The asphalt binder component of an asphalt pavement typically makes up about 5 to 6 percent of the total asphalt mixture, and coats and binds the aggregate particles together. Asphalt cement is used in hot mix asphalt. Liquid asphalt, which is asphalt cement dispersed in water with the aid of an emulsifying agent or solvent, is used as the binder in surface treatments and cold mix asphalt pavements. The properties of binders are often improved or enhanced by using additives or modifiers to improve adhesion (stripping resistance), flow, oxidation characteristics, and elasticity. Modifiers include oil, filler, powders, fibres, wax, solvents, emulsifiers, wetting agents, as well as other proprietary additives.

Mineral Filler

Mineral filler consists of very fine, inert mineral matter that is added to the hot mix asphalt to improve the density and strength of the mixture. Mineral fillers make up less than 6 percent of the hot mix asphalt concrete by mass, and generally less than about 3 percent. A typical mineral filler completely passes a 0.060 mm (No. 30) sieve, with at least 65 percent of the particles passing the 0.075 mm (No. 200) sieve.

MATERIAL PROPERTIES AND TESTING METHODS

Asphalt Aggregate

Since aggregates used in bituminous mixtures (hot mix asphalt, cold mix asphalt, surface treatments) comprise approximately 95 percent of the mixture by mass and roughly 80 percent by volume, the aggregate material(s) used in asphalt concrete have a profound influence on the properties and performance of the mixture. The following is a listing and brief comment on some of the more important properties for aggregates that are used in asphalt paving mixes:

  • Gradation – the size distribution of the aggregate particles should be a combination of sizes that results in the optimum balance of voids (density) and pavement strength.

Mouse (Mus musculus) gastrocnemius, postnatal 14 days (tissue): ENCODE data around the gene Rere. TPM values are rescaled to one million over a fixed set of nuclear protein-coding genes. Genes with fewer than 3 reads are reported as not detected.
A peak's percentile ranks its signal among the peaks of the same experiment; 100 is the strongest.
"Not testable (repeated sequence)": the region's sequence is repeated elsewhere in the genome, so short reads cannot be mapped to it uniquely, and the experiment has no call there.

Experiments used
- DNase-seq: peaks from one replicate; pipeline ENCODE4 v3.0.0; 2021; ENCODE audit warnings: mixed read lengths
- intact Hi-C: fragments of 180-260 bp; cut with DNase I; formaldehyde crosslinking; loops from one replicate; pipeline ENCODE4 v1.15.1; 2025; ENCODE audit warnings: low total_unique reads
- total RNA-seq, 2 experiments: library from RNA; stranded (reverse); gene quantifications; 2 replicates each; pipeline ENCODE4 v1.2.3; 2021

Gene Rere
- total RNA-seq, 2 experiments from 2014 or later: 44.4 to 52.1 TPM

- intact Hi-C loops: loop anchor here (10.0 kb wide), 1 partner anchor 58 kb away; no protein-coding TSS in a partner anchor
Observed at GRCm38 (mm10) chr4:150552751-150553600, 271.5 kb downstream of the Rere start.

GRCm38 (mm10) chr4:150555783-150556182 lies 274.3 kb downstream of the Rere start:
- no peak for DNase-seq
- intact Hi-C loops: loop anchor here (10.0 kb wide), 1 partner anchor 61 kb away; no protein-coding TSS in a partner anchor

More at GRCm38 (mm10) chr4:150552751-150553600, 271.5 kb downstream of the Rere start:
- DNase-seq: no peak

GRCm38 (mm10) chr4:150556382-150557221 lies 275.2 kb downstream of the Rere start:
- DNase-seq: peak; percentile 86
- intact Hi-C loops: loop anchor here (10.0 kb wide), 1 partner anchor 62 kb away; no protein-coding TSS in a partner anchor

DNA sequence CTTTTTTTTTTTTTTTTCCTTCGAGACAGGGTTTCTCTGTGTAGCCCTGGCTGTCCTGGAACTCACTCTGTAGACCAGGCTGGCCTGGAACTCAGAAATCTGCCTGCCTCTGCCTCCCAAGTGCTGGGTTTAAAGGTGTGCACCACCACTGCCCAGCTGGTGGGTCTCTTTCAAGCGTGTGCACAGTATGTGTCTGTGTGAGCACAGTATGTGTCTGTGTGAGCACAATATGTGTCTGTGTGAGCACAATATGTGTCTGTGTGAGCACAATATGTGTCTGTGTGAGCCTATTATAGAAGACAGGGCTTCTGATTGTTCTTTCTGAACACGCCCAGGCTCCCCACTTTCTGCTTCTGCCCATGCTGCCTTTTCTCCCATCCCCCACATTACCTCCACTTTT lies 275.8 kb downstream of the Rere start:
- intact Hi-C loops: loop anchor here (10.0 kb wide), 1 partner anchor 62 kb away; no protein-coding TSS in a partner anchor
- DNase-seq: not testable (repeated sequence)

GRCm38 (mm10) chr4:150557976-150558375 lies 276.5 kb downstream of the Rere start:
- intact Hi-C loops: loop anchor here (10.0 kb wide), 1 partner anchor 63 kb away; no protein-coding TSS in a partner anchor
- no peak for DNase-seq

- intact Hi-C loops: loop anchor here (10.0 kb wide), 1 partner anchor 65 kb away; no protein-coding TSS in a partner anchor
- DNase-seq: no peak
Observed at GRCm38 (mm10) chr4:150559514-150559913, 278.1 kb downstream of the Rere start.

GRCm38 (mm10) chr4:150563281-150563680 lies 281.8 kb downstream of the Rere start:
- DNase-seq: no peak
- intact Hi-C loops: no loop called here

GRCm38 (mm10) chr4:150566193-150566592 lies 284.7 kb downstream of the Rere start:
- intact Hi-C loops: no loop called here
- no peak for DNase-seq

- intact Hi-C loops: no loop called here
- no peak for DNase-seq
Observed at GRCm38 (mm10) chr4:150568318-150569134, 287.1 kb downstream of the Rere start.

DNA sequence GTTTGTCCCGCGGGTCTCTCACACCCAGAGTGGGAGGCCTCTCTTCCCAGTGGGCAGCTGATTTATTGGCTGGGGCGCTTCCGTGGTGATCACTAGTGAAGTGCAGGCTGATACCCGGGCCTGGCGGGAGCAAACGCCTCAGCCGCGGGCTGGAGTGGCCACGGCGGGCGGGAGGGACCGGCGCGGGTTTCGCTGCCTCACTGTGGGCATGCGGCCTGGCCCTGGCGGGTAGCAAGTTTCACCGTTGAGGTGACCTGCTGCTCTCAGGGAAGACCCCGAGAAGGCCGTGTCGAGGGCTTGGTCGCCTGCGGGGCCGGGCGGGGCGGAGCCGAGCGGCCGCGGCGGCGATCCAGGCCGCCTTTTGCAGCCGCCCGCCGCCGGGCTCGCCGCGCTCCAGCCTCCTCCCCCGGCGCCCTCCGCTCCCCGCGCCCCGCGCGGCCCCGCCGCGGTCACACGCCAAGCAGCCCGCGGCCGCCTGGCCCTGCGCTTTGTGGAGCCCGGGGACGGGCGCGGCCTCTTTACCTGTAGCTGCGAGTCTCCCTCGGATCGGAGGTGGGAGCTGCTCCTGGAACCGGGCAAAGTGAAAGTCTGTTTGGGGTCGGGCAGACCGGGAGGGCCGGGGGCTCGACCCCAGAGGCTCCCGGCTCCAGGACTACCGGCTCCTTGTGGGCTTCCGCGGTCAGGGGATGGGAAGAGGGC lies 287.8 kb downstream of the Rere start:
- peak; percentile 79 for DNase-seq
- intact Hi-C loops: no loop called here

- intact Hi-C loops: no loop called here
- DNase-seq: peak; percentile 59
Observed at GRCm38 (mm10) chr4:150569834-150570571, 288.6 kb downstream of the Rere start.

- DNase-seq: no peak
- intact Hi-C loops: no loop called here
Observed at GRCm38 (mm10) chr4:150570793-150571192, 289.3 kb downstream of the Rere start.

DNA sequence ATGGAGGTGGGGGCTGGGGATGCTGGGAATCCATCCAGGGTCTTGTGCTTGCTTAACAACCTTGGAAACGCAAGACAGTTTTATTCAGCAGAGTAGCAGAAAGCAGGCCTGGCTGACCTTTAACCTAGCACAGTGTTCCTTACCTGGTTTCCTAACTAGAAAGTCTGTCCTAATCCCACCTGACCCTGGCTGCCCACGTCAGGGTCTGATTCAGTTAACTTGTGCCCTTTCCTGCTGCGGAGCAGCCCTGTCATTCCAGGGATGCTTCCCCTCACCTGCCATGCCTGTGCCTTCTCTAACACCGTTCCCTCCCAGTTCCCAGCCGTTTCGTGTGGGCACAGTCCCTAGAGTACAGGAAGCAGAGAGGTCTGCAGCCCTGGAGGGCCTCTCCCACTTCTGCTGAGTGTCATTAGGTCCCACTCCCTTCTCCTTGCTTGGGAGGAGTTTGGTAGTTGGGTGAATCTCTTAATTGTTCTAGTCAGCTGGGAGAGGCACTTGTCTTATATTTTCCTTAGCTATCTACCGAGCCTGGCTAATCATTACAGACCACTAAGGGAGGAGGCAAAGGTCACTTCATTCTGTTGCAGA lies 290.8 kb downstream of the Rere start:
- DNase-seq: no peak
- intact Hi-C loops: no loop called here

• Particle Shape – aggregate particles should be angular and nearly equidimensional or cubical in shape to minimize surface area. Flat or elongated particles should be avoided.
  • Particle Texture – particles should have a rough rather than smooth texture to minimize the stripping of asphalt cement.
  • Particle Strength – particles should be of sufficient strength to resist degradation or breakdown under compaction or traffic.
  • Durability – particles must be durable enough to remain intact under variable climatic conditions and/or chemical exposure.
  • Specific Gravity – the specific gravity of an aggregate is needed in order to properly design and proportion an asphalt mix.
  • Absorption – the absorption of an aggregate refers to the amount of void spaces within a particle that may be filled with asphalt binder (or air or water), and is a measure of the tendency of an aggregate to absorb asphalt. The higher the absorption, the more asphalt cement will be needed.
  • Unit Weight – the unit weight of an aggregate is an indicator of the compacted density of an asphalt paving mix containing this aggregate and the pavement yield (the volume of pavement that will be required for a given pavement mass).
  • Volume Stability – certain aggregates may undergo volumetric expansion following prolonged exposure to moisture, deicing salts, etc., which may contribute to popouts, ravelling, and random cracking in asphalt pavements.
  • Deleterious Components – some aggregates may contain harmful amounts of potentially reactive components (shale, chert, sulfates, alkalis, expansive silicates, etc.), which may contribute to popouts, ravelling, and cracking in pavements.

Asphalt Binder

Although the asphalt binder component typically comprises approximately 5 to 6 percent by mass of an asphalt paving mixture, the selection of the proper grade of asphalt (asphalt cement or emulsion) for the traffic and climatic conditions to which the paving mixture is to be exposed is essential to the performance of the mix. Some of the more important properties of asphalt cement that are used to distinguish between different cements and to evaluate their quality include: